Medical negligence is a wide legal area, covering all areas of medical care – from the initial diagnosis of a condition, to the actual treatment and the after-care provided. Thus medical negligence cases can involve injury or illness resulting from failed surgical procedures, poor standards of hospital care or a failure to accurately diagnose a condition in the first place, amongst a number of other forms of negligent medical care. Therefore it is no surprise that companies specialising in personal injury or illness resulting from medical negligence are kept busy, and that sometimes major cases make the news headlines. However there are also a lot of serious medical negligence cases prosecuted by these firms which do not make the news.
One form of medical negligence which can have devastating consequences both for the victim but also for any family and/or dependants is that of injury or illness arising from the misdiagnosis of a condition. This can lead to the wrong course of treatment being prescribed – potentially worsening the condition that the patient is suffering from. It can also ensure that a potentially curable condition worsens to the point that it becomes incurable. Although this scenario is closest to what actually occurred in the case in question, fortunately the negligent diagnosis did not lead to a fatality. In this case the patient involved, a 25 year old man, was referred to the urology department of a major hospital, by his GP after the man had complained to him of feeling pain and a lump in his right testicle. The doctor employed by the hospital diagnosed an infection and a course of antibiotic treatment, failing to take an ultrasound or to schedule a follow-up appointment to check on the condition.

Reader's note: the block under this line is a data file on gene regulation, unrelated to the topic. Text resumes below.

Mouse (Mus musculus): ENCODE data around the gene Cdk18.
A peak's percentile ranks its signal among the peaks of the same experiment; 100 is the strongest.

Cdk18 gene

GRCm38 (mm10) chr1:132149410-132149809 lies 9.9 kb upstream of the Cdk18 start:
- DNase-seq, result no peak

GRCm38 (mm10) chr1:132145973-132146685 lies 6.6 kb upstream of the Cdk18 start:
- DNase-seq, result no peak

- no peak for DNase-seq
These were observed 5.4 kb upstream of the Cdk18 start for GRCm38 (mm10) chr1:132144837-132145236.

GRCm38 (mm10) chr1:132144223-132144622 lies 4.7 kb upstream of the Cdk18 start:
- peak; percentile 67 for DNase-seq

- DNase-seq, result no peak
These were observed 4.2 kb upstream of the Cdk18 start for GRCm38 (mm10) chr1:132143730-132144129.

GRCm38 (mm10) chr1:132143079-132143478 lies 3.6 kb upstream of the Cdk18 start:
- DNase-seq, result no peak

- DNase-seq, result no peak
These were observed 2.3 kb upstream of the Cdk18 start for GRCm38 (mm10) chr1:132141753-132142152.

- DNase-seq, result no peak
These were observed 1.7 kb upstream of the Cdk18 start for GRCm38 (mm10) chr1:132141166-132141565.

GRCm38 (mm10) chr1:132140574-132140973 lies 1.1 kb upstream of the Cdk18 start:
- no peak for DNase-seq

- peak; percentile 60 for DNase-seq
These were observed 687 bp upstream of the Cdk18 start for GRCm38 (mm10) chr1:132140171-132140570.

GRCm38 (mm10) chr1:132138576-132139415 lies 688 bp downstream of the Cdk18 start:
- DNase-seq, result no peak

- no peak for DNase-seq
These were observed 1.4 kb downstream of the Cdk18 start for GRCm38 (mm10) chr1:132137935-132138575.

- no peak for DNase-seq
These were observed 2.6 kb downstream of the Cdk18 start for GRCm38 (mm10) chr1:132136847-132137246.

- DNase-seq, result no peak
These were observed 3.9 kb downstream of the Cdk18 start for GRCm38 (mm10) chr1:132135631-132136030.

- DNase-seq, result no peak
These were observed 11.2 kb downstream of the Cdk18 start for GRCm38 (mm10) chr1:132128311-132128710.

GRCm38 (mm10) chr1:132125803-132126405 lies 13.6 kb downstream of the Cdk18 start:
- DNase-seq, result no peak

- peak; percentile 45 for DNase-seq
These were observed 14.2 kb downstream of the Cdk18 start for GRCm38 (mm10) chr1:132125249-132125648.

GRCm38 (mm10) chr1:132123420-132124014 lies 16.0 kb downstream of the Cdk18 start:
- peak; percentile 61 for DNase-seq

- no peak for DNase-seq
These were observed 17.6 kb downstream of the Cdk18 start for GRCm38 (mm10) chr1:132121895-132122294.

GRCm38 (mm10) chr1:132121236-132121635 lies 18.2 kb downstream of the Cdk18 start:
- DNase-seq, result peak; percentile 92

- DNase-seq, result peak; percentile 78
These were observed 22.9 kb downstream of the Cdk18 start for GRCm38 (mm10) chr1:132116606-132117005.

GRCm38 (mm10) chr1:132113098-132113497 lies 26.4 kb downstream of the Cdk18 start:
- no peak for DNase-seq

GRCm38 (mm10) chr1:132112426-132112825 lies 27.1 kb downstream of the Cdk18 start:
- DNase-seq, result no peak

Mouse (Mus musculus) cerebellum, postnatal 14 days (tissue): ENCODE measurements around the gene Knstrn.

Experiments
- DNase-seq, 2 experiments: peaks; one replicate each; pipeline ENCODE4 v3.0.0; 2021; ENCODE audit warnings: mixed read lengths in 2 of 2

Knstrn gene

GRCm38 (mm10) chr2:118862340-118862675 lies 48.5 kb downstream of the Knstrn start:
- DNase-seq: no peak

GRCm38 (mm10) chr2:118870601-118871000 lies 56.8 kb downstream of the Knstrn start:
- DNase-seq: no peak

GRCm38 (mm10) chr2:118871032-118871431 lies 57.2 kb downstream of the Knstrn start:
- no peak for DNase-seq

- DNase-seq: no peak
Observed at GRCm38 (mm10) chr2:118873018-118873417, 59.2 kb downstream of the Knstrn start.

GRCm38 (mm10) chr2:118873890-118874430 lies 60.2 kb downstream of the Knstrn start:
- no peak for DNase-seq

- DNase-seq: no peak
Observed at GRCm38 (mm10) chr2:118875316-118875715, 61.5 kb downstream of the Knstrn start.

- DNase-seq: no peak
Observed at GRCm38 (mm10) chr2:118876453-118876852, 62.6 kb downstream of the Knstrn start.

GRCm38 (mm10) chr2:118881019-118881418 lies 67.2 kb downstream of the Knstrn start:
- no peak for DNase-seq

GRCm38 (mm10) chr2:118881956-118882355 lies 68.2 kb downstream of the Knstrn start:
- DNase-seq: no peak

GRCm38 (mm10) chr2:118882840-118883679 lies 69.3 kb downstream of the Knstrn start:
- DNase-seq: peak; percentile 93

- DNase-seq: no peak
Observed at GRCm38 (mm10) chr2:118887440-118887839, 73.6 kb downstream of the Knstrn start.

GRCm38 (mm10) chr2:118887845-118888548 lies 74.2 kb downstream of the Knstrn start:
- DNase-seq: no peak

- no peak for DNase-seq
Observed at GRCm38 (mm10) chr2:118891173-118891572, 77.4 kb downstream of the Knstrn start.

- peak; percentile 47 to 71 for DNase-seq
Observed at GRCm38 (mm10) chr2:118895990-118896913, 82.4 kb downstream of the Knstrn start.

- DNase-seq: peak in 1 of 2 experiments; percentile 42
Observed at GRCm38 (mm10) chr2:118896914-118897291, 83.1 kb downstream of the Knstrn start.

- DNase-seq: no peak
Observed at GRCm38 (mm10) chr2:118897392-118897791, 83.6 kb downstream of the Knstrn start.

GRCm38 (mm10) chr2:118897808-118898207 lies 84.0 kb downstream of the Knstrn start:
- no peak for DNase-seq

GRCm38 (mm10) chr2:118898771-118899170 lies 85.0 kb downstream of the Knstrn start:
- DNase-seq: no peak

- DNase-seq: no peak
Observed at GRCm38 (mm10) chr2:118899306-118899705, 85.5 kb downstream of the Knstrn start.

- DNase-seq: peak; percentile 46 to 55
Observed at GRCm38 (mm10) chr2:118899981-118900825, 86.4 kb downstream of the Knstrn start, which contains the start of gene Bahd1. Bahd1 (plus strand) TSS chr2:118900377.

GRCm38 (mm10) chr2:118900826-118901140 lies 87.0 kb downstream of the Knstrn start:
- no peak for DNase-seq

It was the patient’s GP who organised an ultrasound, five months later, following the failure of the initial treatment. This discovered a cancerous lump in the patient’s testicle, which required surgery and chemotherapy and the medical negligence case centred on the belief that, had the case been correctly diagnosed at the initial stage, the chemotherapy treatment would have been unnecessary. The hospital trust concerned eventually settled out of court for medical negligence compensation rather than attempt to defend the treatment offered.